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Rochester Chamber Top 100: People drive growth at human resources firm

Rochester Business Journal
October 14, 2016

One of Candace Walters proudest moments as owner and founder of HR Works Inc. came this winter at a charity gala for Epilepsy-Pralid Inc., one of her company’s clients.

As Walters and some of her human resources employees sat at their table, the nonprofit announced it had decided to create an Outstanding Partnership Award to recognize the vendors and partners that contributed to its success. The first person to get the award turned out to be Sherri McMinn, Walters’ employee.

“What an honor,” Walters said. “That’s why I am so proud of these people. This company is so far beyond me. It’s just a bunch of really incredibly talented people.”

This year marks the 25th anniversary of HR Works, and Walters said she still looks forward to coming into the office each day. The company celebrated its anniversary earlier this year, inviting employees, clients and partners to the party.

Revenues have grown by double-digit percentages for the last three years, growing by 13 percent in 2013, 22 percent in 2014 and 20 percent in 2015. Hiring has also continued at a steady clip in both the Rochester and Syracuse offices, with the total number of employees going from 45 in 2013 to 48 in 2014, 54 in 2015 and 60 as of the end of September.

“The company just keeps hitting more milestones, and it’s just a wonderful group of people. I love to come to work,” she said.

Talented employees are what make her job a pleasure, she said, but retaining the best and the brightest is her greatest challenge.

As technology becomes an increasing part of human resources, the range of skill-sets she needs in her workers has grown. Finding the best people is getting harder, she said.

Ann Maynard, who runs her own consulting company and is president-elect of the Genesee Valley Chapter of the Society of Human Resource Management, confirmed demand has grown for highly qualified HR people. The best people are those who can operate at both the tactical and strategic level to help companies grow and develop, she said.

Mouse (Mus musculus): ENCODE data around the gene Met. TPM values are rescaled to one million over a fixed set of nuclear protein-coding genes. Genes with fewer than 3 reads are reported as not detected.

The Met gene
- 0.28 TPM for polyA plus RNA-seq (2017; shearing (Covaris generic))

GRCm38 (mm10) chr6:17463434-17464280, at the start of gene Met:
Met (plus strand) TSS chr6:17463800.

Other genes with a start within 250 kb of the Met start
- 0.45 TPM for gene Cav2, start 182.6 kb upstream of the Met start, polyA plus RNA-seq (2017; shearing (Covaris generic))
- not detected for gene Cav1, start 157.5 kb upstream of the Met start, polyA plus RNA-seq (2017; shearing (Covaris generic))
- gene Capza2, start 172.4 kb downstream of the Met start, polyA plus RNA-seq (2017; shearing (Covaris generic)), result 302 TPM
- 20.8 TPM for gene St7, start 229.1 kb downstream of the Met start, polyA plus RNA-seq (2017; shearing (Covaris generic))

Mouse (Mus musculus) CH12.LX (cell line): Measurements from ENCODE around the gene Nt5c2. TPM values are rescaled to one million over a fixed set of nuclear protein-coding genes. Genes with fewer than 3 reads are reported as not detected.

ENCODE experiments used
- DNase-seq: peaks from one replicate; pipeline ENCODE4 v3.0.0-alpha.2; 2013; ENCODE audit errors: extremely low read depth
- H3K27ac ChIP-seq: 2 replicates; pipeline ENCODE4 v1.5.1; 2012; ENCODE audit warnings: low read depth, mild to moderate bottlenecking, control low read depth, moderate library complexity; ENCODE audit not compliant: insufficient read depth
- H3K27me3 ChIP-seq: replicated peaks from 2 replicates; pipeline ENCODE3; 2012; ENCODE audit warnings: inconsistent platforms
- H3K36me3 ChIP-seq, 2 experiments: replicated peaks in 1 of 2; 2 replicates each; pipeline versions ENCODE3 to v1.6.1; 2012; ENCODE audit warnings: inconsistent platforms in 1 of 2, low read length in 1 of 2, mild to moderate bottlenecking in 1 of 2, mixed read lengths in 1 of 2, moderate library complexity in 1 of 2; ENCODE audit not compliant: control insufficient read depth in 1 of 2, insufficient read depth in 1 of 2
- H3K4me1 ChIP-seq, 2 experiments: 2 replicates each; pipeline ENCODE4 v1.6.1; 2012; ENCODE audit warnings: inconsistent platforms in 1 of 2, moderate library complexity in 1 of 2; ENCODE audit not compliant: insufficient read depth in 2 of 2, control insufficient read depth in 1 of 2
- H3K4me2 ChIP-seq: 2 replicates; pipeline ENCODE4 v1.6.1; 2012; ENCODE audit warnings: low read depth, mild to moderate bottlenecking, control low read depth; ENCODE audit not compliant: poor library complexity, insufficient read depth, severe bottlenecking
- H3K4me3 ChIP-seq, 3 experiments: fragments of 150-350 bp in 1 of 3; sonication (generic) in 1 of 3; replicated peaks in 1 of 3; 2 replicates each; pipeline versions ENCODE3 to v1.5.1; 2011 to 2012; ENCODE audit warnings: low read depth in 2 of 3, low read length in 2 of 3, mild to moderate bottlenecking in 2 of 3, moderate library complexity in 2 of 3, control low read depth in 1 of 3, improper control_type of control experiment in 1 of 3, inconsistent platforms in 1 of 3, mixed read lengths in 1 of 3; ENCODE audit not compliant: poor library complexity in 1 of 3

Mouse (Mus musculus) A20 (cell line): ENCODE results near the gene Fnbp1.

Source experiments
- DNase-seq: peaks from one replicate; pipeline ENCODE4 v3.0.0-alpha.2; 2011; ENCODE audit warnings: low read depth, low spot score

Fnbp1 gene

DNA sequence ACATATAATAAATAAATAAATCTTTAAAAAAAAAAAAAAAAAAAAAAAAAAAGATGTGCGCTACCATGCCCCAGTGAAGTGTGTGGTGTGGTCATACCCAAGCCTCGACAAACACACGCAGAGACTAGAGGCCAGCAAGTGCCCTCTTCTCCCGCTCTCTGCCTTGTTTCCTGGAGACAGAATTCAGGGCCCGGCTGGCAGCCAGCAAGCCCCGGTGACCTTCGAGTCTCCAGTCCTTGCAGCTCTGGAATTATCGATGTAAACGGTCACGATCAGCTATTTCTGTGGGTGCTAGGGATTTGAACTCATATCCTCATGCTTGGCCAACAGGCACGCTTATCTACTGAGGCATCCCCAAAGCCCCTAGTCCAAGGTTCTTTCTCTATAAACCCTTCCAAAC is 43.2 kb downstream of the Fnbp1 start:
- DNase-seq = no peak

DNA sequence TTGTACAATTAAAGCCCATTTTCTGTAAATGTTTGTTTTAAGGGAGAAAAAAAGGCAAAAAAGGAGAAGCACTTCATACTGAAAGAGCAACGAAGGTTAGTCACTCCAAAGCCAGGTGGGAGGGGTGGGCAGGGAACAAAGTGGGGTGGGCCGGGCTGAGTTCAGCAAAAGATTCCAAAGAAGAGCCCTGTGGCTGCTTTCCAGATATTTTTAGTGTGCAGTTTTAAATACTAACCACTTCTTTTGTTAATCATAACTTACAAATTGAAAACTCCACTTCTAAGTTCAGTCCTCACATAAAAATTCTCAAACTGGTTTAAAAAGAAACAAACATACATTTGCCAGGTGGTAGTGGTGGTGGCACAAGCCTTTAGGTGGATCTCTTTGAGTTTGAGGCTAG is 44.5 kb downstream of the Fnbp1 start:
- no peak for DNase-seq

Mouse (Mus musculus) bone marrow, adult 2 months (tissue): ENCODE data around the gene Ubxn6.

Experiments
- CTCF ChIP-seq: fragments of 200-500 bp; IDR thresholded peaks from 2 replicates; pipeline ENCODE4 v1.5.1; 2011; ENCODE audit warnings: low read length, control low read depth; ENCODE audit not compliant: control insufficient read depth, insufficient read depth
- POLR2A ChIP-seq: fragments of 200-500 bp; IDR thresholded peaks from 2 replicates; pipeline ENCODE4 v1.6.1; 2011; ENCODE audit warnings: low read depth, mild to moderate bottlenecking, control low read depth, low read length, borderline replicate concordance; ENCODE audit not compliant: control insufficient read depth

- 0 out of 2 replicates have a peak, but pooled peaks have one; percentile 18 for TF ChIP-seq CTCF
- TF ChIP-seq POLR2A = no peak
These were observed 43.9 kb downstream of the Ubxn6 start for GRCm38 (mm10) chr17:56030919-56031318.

The HR consulting and outsourcing services that HR Works offers nationally cover roughly four areas, Walters said: payroll, including payroll technology and support; human resources managers who work for clients on-site; general HR services such as training or recruitment; and the newest field, added some four years ago: benefits administration.

Moving HR Works forward involves “continually looking at the trends and identifying: Is there something else we should be offering under one of these umbrellas?” Walters said.

New initiatives include a revamped website in October. She also completed an in-house training program that distilled the best wisdom from her own experiences as a human resources consultant and boss, sharing decades of best practices. Now every member of her staff has been through that training.

“This is just a culmination of listening to the client and listening to the employee,” she said of the workshop she called “Becoming a High Performance Consultant.”

Keeping talented employees at the top of their game has a downside because of the risk of poaching by other firms. It is common for her to learn from staff members that they have turned down jobs at companies they are consulting for. It has happened so often it has become a bit of a running joke, she said. But the risk of poaching means she focuses carefully on making sure her workplace is one that employees do not want to leave.

Walters first applied for the Best Companies to Work for in New York competition six years ago largely because the evaluation process included a survey of employees by an outside evaluator.

“I was really interested in finding out what people were thinking,” she said.

She was not too shocked by the results. The employee evaluations were generally positive but work-life balance and flexibility was something employees said they highly valued.

Walters said she works hard to provide that kind of flexibility while still taking care of her clients.

“At the end of the day, this is a business. It’s about getting the work done. It’s about always being there for the client, but there are ways to accommodate that,” she said.

In 2015, HR Works took the top spot for small to midsize companies in the Best Companies to Work for in New York listing.

Running a successful consulting company, Walters said, is all about “the right talent and then just listening to what they say they want.”

The Rochester Chamber Top 100 program is presented by the Greater Rochester Chamber of Commerce and KPMG LLP. Launched in 1987, it recognizes the fastest-growing private companies in Greater Rochester. The 2016 Rochester Top 100 event will be held Nov. 3. For more information, go to

HR Works Inc.
Human resources outsourcing and consulting services
Year founded: 1991
Top executive: Candace Walters, president
Current employment: 60
2015 ranking: 92
Headquarters: Perinton

10/14/2016 (c) 2016 Rochester Business Journal. To obtain permission to reprint this article, call 585-546-8303 or email

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